6.On the above pleadings, the learned trial judge has framed four issues and seven additional issues on various dates. On the side of the plaintiff P.Ws.1 to 3 were examined and Ex.A.1 to Ex.A.17 were marked. On the side of the defendants D.W.1 & 2 were examined and Ex.B.1 to B.44 were marked. A commissioner was appointed, who has filed Ex.C.1-report and Ex.C.2 & 3 -plans. On the basis of the available evidence both oral and documentary and also after perusing the commissioner's report and plans the trial Court has granted an order of injunction to the effect that defendants cannot take the water from the common well situated in S.No.208/6 to defendant's S.No.208/4 and 208/7 and not to S.No.208/3 or 208/9. It has been further directed by the trial Court that the defendants have to set right the cart-track marked as "A, E" out of their own funds within three months from the date of the decree thereby granted an order of mandatory injunction against the defendants.

7. Aggrieved by the findings of the learned trial Judge, the defendants preferred an appeal in A.S.No.294/94 before the Principal District Judge, Salem, who had confirmed the decree and judgment of the trial Court. As against the findings of the learned Principal District Judge, Salem, in A.S.No.294/94, the present second appeal has been preferred by the defendants.

8.The substantial questions of law involved in this appeal are as follows:- i) Whether a conveyance made by a party who has no right, title or interest in a third party's property can be valid in law and bind the third party's interest? ii) Whether the suit can be decreed when the 1st plaintiff who has allegedly obtained certain rights under Ex A1 has not examined herself as a witness to prove what has been pleaded in the plaint?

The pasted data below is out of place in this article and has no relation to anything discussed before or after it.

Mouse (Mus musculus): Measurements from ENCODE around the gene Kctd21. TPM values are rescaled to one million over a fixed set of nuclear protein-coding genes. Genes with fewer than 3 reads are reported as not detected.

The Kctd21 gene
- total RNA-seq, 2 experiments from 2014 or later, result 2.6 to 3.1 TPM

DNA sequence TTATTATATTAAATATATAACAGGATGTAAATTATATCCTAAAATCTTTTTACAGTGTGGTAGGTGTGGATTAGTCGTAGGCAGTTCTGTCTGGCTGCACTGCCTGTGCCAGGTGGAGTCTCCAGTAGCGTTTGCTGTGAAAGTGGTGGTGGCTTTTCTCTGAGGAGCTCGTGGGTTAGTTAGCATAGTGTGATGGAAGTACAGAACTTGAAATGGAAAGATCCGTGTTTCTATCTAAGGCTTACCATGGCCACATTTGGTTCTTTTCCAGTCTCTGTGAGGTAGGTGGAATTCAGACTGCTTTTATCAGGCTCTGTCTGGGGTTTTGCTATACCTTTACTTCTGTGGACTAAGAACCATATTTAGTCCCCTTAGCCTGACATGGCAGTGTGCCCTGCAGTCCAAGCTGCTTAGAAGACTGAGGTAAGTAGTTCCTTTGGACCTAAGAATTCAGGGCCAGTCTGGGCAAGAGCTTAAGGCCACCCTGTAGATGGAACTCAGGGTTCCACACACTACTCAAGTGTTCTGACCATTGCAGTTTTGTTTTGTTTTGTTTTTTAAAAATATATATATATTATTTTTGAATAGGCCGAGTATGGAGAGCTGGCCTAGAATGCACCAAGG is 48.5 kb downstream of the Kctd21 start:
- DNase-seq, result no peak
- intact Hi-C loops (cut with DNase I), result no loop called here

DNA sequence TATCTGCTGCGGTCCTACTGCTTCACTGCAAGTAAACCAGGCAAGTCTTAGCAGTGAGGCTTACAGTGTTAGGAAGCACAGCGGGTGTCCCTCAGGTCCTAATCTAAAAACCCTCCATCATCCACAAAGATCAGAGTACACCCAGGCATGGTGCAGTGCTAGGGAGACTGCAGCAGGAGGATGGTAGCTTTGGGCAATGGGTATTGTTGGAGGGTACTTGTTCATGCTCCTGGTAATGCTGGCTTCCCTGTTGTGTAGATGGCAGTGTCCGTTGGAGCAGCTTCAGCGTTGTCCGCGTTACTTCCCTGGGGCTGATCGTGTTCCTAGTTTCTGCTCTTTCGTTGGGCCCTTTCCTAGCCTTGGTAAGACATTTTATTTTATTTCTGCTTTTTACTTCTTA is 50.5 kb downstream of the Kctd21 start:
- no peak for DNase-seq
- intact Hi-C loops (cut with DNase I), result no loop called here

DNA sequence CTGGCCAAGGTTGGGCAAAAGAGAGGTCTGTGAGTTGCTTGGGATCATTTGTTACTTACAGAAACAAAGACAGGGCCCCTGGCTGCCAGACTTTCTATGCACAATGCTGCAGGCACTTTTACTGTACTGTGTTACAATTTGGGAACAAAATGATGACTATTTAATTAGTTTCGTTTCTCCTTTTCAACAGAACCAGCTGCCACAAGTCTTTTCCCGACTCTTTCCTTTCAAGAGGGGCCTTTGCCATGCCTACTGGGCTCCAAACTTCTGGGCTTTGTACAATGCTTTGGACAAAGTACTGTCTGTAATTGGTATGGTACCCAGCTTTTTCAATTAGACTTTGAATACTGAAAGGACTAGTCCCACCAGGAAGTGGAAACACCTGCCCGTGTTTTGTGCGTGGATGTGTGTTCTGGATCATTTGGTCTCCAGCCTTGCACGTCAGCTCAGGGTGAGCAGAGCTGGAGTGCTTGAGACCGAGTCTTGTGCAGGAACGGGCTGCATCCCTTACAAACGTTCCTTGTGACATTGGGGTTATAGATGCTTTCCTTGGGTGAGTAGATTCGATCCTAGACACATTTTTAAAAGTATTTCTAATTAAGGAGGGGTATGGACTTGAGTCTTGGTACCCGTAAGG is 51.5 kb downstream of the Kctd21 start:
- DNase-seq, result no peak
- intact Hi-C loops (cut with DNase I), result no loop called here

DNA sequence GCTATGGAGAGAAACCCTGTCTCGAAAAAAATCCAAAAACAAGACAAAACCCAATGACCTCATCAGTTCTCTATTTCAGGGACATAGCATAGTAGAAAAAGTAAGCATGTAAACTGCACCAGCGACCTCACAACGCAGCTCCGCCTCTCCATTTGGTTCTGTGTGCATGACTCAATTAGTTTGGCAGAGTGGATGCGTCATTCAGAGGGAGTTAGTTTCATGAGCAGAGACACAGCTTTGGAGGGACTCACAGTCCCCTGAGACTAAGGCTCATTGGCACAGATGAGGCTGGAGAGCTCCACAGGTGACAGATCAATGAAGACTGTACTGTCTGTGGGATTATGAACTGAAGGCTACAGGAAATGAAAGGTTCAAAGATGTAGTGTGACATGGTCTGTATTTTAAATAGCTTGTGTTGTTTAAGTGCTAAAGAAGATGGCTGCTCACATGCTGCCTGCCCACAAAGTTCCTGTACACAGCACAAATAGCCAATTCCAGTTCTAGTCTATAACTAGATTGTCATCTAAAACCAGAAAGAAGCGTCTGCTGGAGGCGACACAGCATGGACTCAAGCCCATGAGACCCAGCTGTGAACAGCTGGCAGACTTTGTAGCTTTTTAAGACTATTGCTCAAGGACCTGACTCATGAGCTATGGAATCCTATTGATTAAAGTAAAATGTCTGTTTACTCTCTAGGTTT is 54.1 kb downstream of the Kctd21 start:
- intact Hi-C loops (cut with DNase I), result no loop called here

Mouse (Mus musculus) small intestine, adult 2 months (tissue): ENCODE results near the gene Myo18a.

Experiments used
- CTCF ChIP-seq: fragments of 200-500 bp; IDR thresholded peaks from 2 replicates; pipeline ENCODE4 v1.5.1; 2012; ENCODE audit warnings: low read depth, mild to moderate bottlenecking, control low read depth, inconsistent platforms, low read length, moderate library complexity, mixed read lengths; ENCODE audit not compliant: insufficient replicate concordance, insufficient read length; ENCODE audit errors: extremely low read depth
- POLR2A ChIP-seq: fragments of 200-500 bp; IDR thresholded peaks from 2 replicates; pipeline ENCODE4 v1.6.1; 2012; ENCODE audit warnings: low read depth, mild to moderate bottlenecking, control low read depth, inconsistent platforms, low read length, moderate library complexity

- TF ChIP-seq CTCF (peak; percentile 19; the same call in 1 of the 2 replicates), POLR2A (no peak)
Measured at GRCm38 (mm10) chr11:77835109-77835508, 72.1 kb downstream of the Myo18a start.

Iii) Whether the suit can be decreed in favour of the second plaintiff, who has no right in the suit property?

9. The plaintiff claims right in respect of the plaint schedule property under sale deed 6.9.1965, which marked as Ex.A.1 before the trail Court. Ex.A.1 is in favour of the first plaintiff-Perumayammal. Ex.Ex.A.1 who had purchased 66 cents out of 3 acres 72 cents in S.No.363. It is seen from the evidence of P.W.1 that after the purchase of the suit property under Ex.A.1, the propety has been resurveyed and under UDR scheme patta No.319 was assigned to the suit property purchased by the first plaintiff. Ex.A.6 is the patta issued in favour of the first plaintiff of the resurvey No.208/5 and 208/8. According to the plaintiff a common well is situated in resurvey No.208/6 even Ex.A.1-sale deed. There is a recital to the effect that one half right in the common well was also been sold to the first plaintiff under Ex.a.1. A Commissioner was appointed in this case and he has filed Ex.C.2-plan wherein he hs shown the common well and the existing pathway leading to the common well situated in S.No.208/6 by red doted line. The defendants in their written statement have also admitted in para 2 at page 2 that "The first plaintiff is entitled to half share in the eastern side of the common well with a picota." The dispute centre around between the plaintiff and the defendants in respect of taking water from the common well situated in S.No.208/6 by the defendants to the land in S.No.208/3 and 208/9 situated on the Eest-North of the land belonging to the plaintiff (S.No.208/5 and 208/8 and West of the defendants' land in S.No.208/4 in 208/7.